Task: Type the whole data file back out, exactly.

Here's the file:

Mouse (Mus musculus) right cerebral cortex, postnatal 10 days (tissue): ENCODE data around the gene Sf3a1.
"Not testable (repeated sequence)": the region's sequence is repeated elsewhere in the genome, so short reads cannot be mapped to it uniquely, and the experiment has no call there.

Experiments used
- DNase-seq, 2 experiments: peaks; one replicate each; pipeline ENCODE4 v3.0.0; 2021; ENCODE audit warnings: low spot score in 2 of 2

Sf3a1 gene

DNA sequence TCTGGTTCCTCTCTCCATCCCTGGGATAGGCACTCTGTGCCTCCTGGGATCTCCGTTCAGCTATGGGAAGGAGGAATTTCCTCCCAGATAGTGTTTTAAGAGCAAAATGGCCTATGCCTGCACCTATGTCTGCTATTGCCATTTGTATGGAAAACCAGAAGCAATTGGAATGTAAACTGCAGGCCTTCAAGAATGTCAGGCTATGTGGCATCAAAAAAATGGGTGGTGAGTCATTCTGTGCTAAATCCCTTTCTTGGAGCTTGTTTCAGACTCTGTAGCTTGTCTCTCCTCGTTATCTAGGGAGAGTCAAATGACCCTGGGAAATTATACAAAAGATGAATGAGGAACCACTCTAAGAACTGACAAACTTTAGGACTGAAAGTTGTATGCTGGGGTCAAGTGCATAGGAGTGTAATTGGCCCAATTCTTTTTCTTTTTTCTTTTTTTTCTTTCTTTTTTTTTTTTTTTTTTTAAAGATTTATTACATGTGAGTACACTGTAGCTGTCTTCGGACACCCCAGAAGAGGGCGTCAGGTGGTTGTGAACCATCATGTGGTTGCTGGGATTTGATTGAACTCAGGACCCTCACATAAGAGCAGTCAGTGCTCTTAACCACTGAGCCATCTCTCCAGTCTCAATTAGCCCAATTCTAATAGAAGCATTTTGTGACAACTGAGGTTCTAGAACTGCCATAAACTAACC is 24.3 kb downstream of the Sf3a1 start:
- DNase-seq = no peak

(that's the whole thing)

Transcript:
Mouse (Mus musculus) right cerebral cortex, postnatal 10 days (tissue): ENCODE data around the gene Sf3a1.
"Not testable (repeated sequence)": the region's sequence is repeated elsewhere in the genome, so short reads cannot be mapped to it uniquely, and the experiment has no call there.

Experiments used
- DNase-seq, 2 experiments: peaks; one replicate each; pipeline ENCODE4 v3.0.0; 2021; ENCODE audit warnings: low spot score in 2 of 2

Sf3a1 gene

DNA sequence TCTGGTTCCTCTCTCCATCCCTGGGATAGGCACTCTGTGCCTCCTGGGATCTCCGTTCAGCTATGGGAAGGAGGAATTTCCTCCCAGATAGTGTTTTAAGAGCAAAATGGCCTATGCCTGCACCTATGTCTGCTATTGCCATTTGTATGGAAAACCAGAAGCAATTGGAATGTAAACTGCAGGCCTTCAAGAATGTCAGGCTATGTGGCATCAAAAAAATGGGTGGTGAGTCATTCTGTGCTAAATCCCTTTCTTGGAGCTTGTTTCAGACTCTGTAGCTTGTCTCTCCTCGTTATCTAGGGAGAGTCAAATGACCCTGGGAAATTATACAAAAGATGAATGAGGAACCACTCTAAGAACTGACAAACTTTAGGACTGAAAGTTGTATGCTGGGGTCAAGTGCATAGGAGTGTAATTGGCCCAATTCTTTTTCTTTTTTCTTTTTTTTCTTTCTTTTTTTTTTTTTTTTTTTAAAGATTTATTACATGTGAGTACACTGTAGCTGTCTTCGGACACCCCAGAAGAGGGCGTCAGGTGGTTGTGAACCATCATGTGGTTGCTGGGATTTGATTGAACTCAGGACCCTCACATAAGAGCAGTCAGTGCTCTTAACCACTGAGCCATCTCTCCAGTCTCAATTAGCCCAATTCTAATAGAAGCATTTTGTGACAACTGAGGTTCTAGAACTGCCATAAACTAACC is 24.3 kb downstream of the Sf3a1 start:
- DNase-seq = no peak